Watch: How '60 Minutes' Filmed an Impossible High-Speed Drone Swarm

60 minutes capturing the swarm
60 Minutes Cameraman attempting to film a swarm of Perdix Drones Credit: UAV Expert News
60 Minutes nearly abandoned this story about military drones because they couldn't figure out how to film it.

If you were asked to film a swarm of objects not much bigger than an iPhone 6+ flying erratically at 50mph, how would you do it?

If you're already scratching your head, don't feel bad. So was the team at 60 Minutes after they were granted permission to film a military test of the cutting-edge Perdix drones flying in autonomous formation above the Mojave desert. 

His reaction to trying to film the tiny drones was, "What? No way. I can't do this."

At first, cameraman Ron Dean was sent to do a practice run, filming just two of the drones. "My lens couldn't get close enough," said Dean in this behind-the-scenes video. "It wasn't a long enough lens."

It seemed so impossible to film that 60 Minutes nearly abandoned the shoot entirely. That was until the decision was made to bring in Rudy Neidermeyer, a professional golf cameraman with experience filming tiny, fast-moving objects (namely, golf balls).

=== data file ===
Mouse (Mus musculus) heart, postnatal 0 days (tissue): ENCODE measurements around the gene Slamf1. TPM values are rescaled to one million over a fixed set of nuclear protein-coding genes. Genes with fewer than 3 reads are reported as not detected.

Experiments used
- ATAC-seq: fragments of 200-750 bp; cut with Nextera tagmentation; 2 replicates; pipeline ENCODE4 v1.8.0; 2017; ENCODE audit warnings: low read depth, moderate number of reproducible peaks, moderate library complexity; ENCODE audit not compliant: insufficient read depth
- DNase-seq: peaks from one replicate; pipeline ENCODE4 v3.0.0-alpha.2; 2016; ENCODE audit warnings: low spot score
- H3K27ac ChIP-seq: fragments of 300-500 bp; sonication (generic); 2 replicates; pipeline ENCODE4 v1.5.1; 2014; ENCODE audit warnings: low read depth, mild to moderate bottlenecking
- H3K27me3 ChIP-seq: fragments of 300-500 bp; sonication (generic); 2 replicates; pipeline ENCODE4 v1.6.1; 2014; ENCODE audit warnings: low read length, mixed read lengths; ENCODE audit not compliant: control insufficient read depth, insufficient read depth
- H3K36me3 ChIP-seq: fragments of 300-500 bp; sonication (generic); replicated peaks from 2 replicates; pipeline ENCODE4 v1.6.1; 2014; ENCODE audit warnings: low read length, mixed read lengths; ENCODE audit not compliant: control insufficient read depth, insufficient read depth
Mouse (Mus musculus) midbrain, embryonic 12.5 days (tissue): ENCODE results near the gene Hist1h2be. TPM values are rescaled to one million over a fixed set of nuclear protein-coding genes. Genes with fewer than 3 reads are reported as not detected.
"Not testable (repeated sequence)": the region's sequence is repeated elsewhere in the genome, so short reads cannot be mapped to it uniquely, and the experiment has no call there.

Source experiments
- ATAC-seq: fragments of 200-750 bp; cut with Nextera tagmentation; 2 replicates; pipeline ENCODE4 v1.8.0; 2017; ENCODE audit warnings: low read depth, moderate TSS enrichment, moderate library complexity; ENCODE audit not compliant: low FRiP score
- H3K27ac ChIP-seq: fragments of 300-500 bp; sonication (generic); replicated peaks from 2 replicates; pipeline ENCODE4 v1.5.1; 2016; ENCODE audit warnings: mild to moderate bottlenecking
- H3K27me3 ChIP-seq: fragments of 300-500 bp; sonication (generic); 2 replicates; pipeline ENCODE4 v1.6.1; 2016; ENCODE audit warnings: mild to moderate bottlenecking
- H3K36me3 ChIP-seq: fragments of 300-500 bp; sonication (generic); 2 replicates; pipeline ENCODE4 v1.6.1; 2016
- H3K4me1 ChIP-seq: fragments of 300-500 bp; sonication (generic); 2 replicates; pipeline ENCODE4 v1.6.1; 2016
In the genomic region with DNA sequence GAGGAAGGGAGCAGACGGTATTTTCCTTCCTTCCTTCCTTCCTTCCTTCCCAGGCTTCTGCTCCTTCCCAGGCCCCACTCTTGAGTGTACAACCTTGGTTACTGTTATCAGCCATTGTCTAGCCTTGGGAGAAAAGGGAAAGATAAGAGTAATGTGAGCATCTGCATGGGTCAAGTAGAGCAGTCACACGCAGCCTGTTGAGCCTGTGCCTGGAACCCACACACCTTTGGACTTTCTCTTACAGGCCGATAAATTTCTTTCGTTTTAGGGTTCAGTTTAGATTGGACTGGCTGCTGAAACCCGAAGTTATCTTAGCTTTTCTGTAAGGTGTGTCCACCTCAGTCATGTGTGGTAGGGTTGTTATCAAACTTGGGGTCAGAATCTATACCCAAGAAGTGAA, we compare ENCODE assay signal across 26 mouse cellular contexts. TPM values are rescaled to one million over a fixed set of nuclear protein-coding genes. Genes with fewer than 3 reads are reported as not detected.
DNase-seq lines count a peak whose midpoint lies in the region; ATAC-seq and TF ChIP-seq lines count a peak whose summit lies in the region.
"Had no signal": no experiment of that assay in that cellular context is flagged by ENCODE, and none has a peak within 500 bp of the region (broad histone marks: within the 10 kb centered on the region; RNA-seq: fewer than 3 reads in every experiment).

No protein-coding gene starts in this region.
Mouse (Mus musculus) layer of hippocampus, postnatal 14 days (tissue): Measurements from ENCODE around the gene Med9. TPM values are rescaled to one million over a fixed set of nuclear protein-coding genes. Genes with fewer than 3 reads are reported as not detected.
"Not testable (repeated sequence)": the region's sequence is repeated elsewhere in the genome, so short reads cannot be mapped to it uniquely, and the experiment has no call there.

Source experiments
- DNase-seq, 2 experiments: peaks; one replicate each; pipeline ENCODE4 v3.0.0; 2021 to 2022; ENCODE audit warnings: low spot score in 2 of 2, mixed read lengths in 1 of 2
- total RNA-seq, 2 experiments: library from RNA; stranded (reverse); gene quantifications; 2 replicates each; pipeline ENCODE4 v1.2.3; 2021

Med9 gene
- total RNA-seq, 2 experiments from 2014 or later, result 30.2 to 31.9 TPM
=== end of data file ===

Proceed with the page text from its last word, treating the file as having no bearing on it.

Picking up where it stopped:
60 Minutes Drone Filming
Cameramen Ron Dean, far left, and Rudy Niedermeyer, far right, film test flights. Credit: CBS NEWS

Essential to successfully capturing the drones was Niedermeyer's kit: a Sony 4300 which is described in the video as "a new 4K camera that basically runs 490 frames per second." The camera is tethered to a PWS-4500 4K server, which is able to slow the footage down, allowing viewers to appreciate the minute details.

But even with his experience and specialized camera, Neidermeyer's reaction to trying to film the tiny drones was, "What? No way. I can't do this." 

However, Niedermeyer's experience prevailed. By starting his shots very wide and tightening in as he became increasingly comfortable anticipating the drones' movements, he was able to capture some incredible footage of some very fast—and very small—objects.     

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Your Comment



January 14, 2017 at 1:23AM, Edited January 14, 1:24AM

Gleb Volkov
Director of Photography

imposible to shoot ? really ? give me a 80 or 100:1 lens and some practice time. golf, polo, baseball, its skill.... and some reasonably high FPS. a mid range RED or F55 would do.

January 14, 2017 at 11:44AM

Steve Oakley
DP • Audio Mixer • Colorist • VFX Artist

I don't think it is that easy as it sounds or seems. Apart from the drone being very small, it is we need to shoot it against light (the sky). If you zoom close you are narrowing the field of view, making it more difficult to track the drone and still keep the focus on the eye or whatever.

January 14, 2017 at 12:07PM

Dibyendu Joardar
Director of Photography

Soooo.... where's the footage?

January 15, 2017 at 8:49AM

Richard Krall

In case anyone was wondering - the Sony HDC-4300 is a $63,300 2/3" 3-chip broadcast camera popular in the world of sports television. It can output 4K at 60 frames per second. The 490 fps mode (actually 479.52 fps) mentioned in the article is 1080p only. Still pretty impressive.

January 15, 2017 at 9:54PM